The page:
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Gut Feeling



Spiritual Training Cycle: Unity (wk. 3/13)


We are in week three of a nine-week strength training cycle in our gym. The focus of the cycle is tempo. In other words, we are slowing things down and creating what we like to call, “time under tension.” This is a critical concept in the development of fitness because positive tension results in positive outcomes. As we increase the time we remain in positive tension, the greater the likelihood for a positive outcome. But tempo training varies from our normal strength cycles in that we don’t use percentages. The reason is that not everyone responds to tension the same way. Especially when we slow it down. Sometimes athletes are feeling great and can go a little harder. Other days, they may be having an off day. Instead, we use words like light, moderate, and heavy. The athletes use these words along with the other critical component of their training – gut feeling.


Gut feeling. I’ll be honest, when you’re new to CrossFit or strength training, you don’t have much of a gut feeling. You just don’t know what you don’t know. Great coaches help athletes learn to develop a gut feeling. For example, if I have an athlete with an endurance background and little barbell experience, their gut feeling to go heavy probably feels like shear terror. I’ll work with that athlete slowly exposing them to a slightly heavier stimulus over time so they can build the confidence necessary to achieve heavier lifts. For my experienced athletes, they might grab a barbell off the rack and just the weight of the bar alone feels like 100 pounds. Their gut is telling them to back it off that day, and their gut is probably right. You can’t make fitness a mathematic formula. You must learn to use your gut feeling.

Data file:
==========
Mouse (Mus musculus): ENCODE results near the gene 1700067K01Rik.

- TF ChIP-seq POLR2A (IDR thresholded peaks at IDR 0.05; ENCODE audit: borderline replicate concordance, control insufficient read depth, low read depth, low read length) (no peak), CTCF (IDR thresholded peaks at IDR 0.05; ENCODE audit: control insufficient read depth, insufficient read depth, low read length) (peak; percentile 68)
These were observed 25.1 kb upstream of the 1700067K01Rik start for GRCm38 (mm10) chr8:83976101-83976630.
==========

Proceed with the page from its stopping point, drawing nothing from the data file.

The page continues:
But we all know sometimes our gut feelings are wrong. Because feelings can be wrong. Have you ever gotten a text message from someone that said, “we need to talk.” What did your gut tell you? That you were in trouble? That they were upset with you? That you forgot to put the toilet seat down? Well, that last one may be right. But nine times out of ten that feeling is wrong. The person wasn’t mad at you, they just had an idea or something they didn’t want to forget to tell you. Gut feelings can be helpful, but they are far from foolproof.


Gut feelings can be helpful, but they are far from foolproof.

There’s another guide though that proves far superior to gut feelings – the Holy Spirit. The Holy Spirit doesn’t just use our feelings, He reshapes them. The process starts when you make an active decision to put your faith in Jesus and trust Him with your life. When this happens, the Bible says we are given the gift of the Holy Spirit. The Spirit gives us new direction. Instead of being focused on ourselves or our feelings or just us in general, we start to see the world in a new way. We start to see it God’s way. And just like a good tempo strength training cycle, the Holy Spirit creates positive tension in our lives. Tension is proof we are in process. As you grow in your spiritual fitness, the Holy Spirit teaches you to become more aware of your selfish feelings and you get better at surrendering to God. Over time, going with your gut really means going with God. And that’s a gut feeling you’ll never regret.


Questions for Reflection:

Do you think the Holy Spirit influences the decisions you make? Share an example.


How does being selfish make you feel and why?

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